Stand back! When my claws come out, I am one scary tough negotiator, right?

In 2000, after being told by the same boss that budgets were frozen, I left his office with a pile of Air Miles points. As a result, I’m sentimentally attached to Air Miles.

I believe we got a flight for one person to western Canada out of those Air Miles.

Here we are, on the verge of 2017, still doing that Air Miles thing, hoping to reach some ever-elusive goal.

You got it Puck, what fools we mortals be…

Thursday, December 22, 2016

Life In Our City

I know when I’m standing at the lookout, gazing out across the city where I was born, raised, educated and employed, I feel a lot of things, including a great affection for Montreal. I often wonder whether other Montrealers feel the same things? How do they spend their time in Montreal? What do they know about Montreal that I don’t? 

I was able to ask those questions of Sam Roberts, Nikki Yanofsky, Stefano Faita, Valerie Plante and Dori Yeats, to name a few. I’m curious to know what our city means to well-known Montrealers.

That’s one of the fun things I get to do as host of “City Life”!

Just as fun, is getting to talk about the issues that are percolating in our city. Our panelists are Montrealers, commenting on Montreal issues. There were some gigantic issues to discuss over the fall season, including the city spying on journalists, the city legislating against pit bulls, the PQ’s identity politics, honoring Leonard Cohen, and whether Trump’s election win might have an eventual impact on our city.

Journalists and commentators Martin Patriquin, Christopher Nardi, Ann Lagace-Dowson, Toula Drimonis, Ethan Cox, Marlene Jennings, Paul Gott, and Nakuset all have insightful and compelling things to say. Certainly, we cannot overlook what Christopher is doing for the resurging bowtie; the man fearlessly worked a wooden bowtie frame on our eighth show of the season!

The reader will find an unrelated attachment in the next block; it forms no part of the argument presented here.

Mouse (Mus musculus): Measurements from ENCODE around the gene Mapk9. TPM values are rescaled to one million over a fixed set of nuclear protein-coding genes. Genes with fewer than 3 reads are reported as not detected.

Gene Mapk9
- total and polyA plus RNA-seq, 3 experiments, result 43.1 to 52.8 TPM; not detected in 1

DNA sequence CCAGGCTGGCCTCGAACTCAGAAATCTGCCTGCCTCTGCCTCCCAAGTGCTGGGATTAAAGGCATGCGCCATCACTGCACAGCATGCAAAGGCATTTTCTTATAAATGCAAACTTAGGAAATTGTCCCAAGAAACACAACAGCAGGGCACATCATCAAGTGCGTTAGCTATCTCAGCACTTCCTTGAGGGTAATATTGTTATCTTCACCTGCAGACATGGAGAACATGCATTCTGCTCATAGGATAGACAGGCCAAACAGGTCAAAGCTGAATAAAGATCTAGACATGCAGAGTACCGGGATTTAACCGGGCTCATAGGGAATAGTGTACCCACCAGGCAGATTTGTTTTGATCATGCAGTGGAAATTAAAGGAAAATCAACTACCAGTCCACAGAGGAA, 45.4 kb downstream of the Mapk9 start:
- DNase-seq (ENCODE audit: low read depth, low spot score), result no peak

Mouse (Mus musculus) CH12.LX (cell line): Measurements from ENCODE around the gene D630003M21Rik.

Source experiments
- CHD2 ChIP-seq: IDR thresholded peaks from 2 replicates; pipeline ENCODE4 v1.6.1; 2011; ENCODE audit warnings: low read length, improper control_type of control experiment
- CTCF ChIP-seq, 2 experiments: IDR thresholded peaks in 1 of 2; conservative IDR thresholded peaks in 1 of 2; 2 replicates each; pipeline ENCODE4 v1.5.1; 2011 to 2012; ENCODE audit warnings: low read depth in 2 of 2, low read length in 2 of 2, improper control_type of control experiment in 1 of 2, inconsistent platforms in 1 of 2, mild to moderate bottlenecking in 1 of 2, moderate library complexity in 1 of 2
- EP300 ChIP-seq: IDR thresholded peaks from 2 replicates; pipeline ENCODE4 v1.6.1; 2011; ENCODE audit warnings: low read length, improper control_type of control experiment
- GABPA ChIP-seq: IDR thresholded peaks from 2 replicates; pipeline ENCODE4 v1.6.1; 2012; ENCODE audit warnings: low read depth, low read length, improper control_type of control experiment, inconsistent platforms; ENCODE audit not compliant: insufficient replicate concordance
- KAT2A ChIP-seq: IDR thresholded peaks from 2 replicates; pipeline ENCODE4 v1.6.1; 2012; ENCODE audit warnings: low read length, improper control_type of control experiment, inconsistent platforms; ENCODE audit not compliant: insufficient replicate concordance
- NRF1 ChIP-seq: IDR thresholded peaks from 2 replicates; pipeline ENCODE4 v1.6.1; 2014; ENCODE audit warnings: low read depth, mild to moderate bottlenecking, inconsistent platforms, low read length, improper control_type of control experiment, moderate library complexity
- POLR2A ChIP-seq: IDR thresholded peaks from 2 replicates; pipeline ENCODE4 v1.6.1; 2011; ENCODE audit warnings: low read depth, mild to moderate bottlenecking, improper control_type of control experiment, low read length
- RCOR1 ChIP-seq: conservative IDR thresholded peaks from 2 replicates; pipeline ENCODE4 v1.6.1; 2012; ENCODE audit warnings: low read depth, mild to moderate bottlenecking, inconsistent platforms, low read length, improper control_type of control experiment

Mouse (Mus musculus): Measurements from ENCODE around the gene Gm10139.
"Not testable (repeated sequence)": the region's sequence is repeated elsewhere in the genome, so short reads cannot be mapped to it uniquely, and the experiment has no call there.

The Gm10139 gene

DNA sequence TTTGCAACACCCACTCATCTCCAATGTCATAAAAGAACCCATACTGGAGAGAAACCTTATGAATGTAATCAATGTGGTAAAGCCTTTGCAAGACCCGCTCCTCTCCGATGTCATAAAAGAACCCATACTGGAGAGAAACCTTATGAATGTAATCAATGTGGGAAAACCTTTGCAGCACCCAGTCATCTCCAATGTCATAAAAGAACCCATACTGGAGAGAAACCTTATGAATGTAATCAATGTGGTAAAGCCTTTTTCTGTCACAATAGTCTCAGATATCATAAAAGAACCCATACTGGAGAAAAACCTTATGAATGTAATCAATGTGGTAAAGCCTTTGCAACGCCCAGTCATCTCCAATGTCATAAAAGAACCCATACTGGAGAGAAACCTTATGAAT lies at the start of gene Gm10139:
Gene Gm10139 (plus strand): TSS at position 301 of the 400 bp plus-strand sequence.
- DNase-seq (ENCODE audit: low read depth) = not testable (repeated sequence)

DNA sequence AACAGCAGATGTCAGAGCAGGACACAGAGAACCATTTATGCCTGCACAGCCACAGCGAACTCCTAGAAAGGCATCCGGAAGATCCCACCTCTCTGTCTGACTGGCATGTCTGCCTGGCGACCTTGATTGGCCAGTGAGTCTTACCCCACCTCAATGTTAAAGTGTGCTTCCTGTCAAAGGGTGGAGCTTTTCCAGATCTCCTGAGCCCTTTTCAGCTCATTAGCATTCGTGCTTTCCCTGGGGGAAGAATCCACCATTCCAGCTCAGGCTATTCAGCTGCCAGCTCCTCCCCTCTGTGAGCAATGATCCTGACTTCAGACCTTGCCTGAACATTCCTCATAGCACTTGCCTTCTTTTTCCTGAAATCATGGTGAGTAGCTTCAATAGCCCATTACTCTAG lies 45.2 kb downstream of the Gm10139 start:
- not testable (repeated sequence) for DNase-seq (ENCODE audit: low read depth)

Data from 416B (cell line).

Olympic wrestler Dori Yeats is a pit bull owner
The reports put together by our editorial team are weighty and intensely relevant. “City Life” reporter Dan Spector has taken raw looks at rape culture in our city, radicalization, gentrification, police investigating police, and whether the Charbonneau commission made a difference in the level of corruption in our city. 

We gave Mayor Coderre a report card, and in another report, we learned Montreal pimps do their most effective recruiting in the homes of young girls. We have highly relevant guests on “City Life” to discuss the reports we air. With their experience and expertise, they shed light on what we can do and where we’re going.

Every show I host, I learn something about the city I love. That’s got me hooked!

We have passionate documentary filmmakers on “City Life”, who share the stories they’ve found of homeless violin players, Montreal’s jazz history, Mohawk ironworkers, and a man who exuberantly, or over-exuberantly, preaches the Bible on the metro.

Juno-winning blues singer and guitarist Steve Hill shared his favorite Montreal burger joint, Nikki Yanofsky shared her favorite place in Montreal to shop and Projet Montreal leader Valerie Plante talked about what she wants to do for Montrealers.

Opposition leader Valerie Plante on our last show of the season
I had a lot of fun hosting the fall season and I’m chomping at the bit for the winter season, which begins in January.

Thank you to our guests, our panelists and our viewers!

The show makes me a more complete Montrealer. It can’t be helped; it’ll make you one, too.

Monday, December 12, 2016

Knotty and Nice